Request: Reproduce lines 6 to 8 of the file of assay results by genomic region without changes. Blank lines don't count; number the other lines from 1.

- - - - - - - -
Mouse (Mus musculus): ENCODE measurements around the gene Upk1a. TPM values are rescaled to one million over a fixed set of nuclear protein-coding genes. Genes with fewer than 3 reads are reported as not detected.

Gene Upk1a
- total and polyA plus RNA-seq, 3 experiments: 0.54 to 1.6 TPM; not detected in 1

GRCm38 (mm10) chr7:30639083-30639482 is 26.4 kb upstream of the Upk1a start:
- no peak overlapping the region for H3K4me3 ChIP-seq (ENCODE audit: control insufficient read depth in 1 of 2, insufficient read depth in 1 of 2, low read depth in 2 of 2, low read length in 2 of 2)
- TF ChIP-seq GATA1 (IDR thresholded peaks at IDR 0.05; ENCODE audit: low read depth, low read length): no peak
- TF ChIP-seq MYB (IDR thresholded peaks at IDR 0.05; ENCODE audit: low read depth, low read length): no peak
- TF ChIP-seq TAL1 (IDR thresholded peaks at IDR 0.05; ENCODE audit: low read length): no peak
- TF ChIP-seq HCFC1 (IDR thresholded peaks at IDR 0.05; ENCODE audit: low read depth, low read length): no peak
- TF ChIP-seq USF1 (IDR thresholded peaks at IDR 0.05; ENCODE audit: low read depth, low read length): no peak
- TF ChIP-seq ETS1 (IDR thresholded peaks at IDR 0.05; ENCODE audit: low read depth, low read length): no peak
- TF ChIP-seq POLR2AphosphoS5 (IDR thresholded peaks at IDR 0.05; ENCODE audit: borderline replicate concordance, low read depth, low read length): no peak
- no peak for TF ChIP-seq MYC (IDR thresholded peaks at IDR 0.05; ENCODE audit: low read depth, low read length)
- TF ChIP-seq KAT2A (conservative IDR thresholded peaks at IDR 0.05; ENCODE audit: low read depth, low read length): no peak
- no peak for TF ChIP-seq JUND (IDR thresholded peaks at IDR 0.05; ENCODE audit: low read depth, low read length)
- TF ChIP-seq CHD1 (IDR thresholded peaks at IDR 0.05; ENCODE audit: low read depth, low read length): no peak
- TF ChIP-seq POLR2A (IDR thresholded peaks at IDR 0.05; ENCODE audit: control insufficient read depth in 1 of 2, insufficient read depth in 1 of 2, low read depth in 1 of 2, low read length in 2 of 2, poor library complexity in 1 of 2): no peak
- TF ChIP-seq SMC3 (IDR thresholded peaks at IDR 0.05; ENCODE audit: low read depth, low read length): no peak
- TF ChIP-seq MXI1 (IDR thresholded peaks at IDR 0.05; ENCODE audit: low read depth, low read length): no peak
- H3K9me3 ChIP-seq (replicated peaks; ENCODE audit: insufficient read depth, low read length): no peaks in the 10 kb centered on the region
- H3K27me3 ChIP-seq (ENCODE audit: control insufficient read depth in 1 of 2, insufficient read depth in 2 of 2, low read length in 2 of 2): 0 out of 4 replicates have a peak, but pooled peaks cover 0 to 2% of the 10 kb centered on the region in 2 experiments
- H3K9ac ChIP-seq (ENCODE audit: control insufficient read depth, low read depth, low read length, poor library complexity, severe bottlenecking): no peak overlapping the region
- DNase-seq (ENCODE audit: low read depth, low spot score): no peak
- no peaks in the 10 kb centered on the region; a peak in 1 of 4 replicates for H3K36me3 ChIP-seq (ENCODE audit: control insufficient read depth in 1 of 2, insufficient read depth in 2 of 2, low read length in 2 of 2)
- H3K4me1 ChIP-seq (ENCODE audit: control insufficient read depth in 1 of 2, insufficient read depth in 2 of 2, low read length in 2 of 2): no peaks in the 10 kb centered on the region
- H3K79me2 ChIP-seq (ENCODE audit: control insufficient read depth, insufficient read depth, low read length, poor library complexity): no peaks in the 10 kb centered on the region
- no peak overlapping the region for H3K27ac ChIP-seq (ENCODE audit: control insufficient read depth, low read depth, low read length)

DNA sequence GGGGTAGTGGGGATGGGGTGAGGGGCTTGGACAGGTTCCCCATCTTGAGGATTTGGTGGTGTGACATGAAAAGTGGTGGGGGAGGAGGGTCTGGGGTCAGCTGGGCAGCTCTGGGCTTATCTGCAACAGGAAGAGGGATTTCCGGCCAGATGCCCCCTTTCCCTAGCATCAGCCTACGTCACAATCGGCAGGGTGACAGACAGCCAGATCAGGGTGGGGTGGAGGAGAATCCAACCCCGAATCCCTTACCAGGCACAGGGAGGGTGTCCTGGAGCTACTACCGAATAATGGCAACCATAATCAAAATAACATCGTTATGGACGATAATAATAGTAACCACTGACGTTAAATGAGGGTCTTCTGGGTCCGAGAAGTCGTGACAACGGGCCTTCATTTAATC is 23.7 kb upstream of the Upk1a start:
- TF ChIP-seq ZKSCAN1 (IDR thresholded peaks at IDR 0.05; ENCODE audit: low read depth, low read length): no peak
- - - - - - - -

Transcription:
- TF ChIP-seq GATA1 (IDR thresholded peaks at IDR 0.05; ENCODE audit: low read depth, low read length): no peak
- TF ChIP-seq MYB (IDR thresholded peaks at IDR 0.05; ENCODE audit: low read depth, low read length): no peak
- TF ChIP-seq TAL1 (IDR thresholded peaks at IDR 0.05; ENCODE audit: low read length): no peak